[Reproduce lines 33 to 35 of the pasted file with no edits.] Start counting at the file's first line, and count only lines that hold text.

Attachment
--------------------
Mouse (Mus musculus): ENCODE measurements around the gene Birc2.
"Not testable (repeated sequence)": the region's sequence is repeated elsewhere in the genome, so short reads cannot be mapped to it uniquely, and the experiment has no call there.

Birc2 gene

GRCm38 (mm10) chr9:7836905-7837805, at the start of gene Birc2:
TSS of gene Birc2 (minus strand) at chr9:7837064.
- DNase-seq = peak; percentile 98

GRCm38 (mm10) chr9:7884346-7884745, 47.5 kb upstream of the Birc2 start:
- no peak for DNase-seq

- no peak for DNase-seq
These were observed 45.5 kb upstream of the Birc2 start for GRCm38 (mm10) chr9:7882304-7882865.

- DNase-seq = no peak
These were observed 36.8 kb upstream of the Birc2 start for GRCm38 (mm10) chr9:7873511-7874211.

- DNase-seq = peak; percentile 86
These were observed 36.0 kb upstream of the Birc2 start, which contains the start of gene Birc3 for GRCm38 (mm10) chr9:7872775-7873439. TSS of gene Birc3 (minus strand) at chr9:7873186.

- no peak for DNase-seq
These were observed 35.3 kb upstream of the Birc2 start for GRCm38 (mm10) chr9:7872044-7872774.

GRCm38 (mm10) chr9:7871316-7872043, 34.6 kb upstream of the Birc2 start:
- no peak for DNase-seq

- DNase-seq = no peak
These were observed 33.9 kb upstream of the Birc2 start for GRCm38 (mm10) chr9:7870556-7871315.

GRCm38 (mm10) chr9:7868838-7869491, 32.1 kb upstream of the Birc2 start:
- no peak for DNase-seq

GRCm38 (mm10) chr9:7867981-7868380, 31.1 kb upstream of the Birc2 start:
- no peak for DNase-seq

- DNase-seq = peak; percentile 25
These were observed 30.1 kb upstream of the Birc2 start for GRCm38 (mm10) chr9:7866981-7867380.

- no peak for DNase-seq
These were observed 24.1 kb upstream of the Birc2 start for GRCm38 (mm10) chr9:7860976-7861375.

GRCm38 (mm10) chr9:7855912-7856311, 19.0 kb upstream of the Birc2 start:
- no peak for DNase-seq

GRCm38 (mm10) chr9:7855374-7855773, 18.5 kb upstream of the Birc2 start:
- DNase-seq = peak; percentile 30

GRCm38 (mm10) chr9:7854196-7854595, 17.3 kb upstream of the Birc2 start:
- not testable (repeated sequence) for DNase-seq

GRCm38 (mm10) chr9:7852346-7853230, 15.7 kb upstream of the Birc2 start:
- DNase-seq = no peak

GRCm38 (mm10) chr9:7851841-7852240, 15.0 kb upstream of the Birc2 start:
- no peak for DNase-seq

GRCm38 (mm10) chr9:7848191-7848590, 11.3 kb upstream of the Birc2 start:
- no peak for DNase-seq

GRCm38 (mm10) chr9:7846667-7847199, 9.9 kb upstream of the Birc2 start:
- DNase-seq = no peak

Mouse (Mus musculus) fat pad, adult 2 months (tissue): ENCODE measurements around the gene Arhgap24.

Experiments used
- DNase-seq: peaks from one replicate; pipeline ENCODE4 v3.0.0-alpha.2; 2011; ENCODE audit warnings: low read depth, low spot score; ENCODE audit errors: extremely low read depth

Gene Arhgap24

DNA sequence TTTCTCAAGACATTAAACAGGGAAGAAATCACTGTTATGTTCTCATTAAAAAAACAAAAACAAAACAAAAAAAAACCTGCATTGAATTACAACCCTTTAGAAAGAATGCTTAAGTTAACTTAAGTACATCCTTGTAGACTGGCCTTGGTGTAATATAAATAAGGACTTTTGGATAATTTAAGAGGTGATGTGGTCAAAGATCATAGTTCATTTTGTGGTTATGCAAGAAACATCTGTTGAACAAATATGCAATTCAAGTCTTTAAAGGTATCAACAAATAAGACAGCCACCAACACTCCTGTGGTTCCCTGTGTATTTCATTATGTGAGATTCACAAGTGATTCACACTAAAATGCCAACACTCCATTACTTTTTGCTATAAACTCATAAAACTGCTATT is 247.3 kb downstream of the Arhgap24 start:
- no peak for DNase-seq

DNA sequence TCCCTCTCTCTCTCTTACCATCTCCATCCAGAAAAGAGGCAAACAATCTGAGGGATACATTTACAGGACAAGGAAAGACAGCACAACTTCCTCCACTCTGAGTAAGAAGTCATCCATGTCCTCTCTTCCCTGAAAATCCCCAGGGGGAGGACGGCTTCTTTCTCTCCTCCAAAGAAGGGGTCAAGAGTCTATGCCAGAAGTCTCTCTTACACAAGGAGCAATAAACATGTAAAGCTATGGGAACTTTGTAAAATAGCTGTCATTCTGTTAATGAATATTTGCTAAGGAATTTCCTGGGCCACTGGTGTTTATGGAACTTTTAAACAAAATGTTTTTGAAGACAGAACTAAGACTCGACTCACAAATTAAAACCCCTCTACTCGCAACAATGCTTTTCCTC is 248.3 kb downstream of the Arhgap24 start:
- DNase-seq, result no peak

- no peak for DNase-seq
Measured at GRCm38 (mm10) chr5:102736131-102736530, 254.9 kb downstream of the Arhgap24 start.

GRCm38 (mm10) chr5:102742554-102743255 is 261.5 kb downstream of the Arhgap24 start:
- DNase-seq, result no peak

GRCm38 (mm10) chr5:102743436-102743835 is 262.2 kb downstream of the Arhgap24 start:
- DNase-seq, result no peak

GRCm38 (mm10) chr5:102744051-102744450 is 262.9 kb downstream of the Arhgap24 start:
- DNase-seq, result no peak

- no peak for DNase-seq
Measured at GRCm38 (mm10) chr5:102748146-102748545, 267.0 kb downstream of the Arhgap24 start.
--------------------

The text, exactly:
GRCm38 (mm10) chr9:7854196-7854595, 17.3 kb upstream of the Birc2 start:
- not testable (repeated sequence) for DNase-seq

GRCm38 (mm10) chr9:7852346-7853230, 15.7 kb upstream of the Birc2 start: